Saint Olaf's Church is the cathedral church of Helsingør in the north of Zealand, Denmark. With a history going back to around 1200, the present building was completed in 1559. In 1961, the church was given the status of cathedral in connection with the establishment of the Diocese of Helsingør.
The church was dedicated to Saint Olaf of Norway. Mentioned for the first time in 1295, the original small Romanesque church was probably built at the beginning of the 13th century. Helsingør developed rapidly after Eric of Pomerania introduced customs fees in the 1420s for ships sailing through the Øresund, soon becoming one of Denmark's largest market towns. The church is mentioned in several late 15th-century documents in connection with Johan Oxe's Chapel and, later, the inscription on the alarm bell in 1511. When the church was rededicated in 1521, possibly after a fire, Saint Andrew and Saint Vincent are mentioned as patron saints. After the Reformation, Saint Olaf's gained a reputation as a Catholic stronghold, a Protestant priest saying in 1536 he was unable to take up his appointment there.
Many of the ships passing Helsingør were British as a community of Scots settled in town in the early 16th century. They had an altar dedicated to Saint Jacob, Saint Andrew and the Scottish Saint Ninian in Saint Olaf's. It is mentioned in 1511 but had disappeared by 1858, although it was stated that the hospital should reserve a bed for a Scot in need. The altar is now kept in the National Museum.
In connection with the church's completion from 1557 to 1561, work was carried out on the vaulting and heightening the tower, as well as on the inclusion of several altars inside the church. In 1559, the king gave the burghers of Helsingør an altarpiece from Esrum Monastery. After suffering from the cost of a spire in 1614, the church received financial support from the Crown. In 1782, it was stated in a letter from the Crown that Saint Olaf's should become the main church for all the Danish citizens of the town while Saint Mary's Church should be the church for Germans. This in fact only confirmed a situation which had existed since at least 1586. On 1 January 1961, Saint Olaf's became the cathedral church of the Diocese of Helsingør.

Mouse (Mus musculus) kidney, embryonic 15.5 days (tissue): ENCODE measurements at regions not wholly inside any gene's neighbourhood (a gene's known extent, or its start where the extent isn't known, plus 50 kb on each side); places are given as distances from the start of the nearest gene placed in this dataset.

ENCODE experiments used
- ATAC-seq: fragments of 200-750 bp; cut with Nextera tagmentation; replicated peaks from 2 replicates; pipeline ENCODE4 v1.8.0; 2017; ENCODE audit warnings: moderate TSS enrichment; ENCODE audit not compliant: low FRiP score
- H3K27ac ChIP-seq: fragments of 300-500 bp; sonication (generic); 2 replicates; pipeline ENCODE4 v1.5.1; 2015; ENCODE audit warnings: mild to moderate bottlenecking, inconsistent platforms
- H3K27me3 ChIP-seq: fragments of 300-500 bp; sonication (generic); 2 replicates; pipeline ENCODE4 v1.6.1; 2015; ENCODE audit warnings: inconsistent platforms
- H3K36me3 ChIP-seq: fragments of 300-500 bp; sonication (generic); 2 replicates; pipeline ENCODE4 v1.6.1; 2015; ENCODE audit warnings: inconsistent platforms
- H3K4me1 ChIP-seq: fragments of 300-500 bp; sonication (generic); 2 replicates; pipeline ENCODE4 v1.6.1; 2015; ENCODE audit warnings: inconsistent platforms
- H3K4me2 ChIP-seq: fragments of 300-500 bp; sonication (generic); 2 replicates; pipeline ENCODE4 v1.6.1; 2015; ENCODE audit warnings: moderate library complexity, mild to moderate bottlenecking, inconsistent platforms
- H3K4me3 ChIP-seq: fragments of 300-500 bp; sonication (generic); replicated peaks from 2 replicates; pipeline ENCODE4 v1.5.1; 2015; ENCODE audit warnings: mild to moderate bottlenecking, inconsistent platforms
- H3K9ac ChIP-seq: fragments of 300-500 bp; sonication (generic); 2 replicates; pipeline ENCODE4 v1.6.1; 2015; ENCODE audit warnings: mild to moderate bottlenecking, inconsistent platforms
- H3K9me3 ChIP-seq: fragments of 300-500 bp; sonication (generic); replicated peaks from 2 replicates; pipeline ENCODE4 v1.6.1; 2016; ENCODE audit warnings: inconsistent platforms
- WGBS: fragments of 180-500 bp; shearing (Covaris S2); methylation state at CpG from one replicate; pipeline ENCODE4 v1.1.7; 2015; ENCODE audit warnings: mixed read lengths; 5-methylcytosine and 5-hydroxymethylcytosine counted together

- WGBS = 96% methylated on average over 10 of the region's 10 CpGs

The original Romanesque building, no bigger than a small village church, consisted of a chancel and a nave. Remains of its old decorations can still be seen on the nave's north wall. In the early 15th century, the church was extended westwards in the Gothic style, including a tower at the west end with stepped gables. The Trinity Chapel, a burial chapel for the Oxe family was completed c. 1475. Shortly afterwards, work probably started on widening the building and replacing the chancel. A sacristy was also added. In 1521, the new chancel was consecrated but work on the new church was not completed until 1559 with the last stage of the vaulted nave and a taller tower. The porch was added in 1579 and a tall, slender spire was fitted in 1615. It blew down in a hurricane in 1737, destroying the porch. Although it was later restored, today's spire was designed by H.B. Storck in 1898. The present rectangular red-brick basilica consists of a high-roofed nave, flanked by two lower aisles, allowing the building to be illuminated by windows lining the upper walls of the nave. In addition to the tower at the west end, there is a porch on the south side of the building while the Trinity Chapel and the sacristy extend towards the north. Of special note are the beautifully decorated stepped gables. The spire, the roof of the nave and the gutters are copper-plated.
The church is exceptionally well decorated with two small Dutch alabaster altarpieces donated by Birgitte Gøye and Herluf Trolle a carved pulpit created by Jaspar Matiessen in 1567 with a canopy from 1624, and a Baroque altarpiece (c. 1664) designed by Lorentz Jørgensen in the auricular style. Also of note are the Baroque rood screen (1653) and the wrought iron baptismal font (donated in 1579). There are also a number of frescoes in the church, notably the decorative painting with flowers and leaves on the nave's fourth vault, dated to the mid-16th century.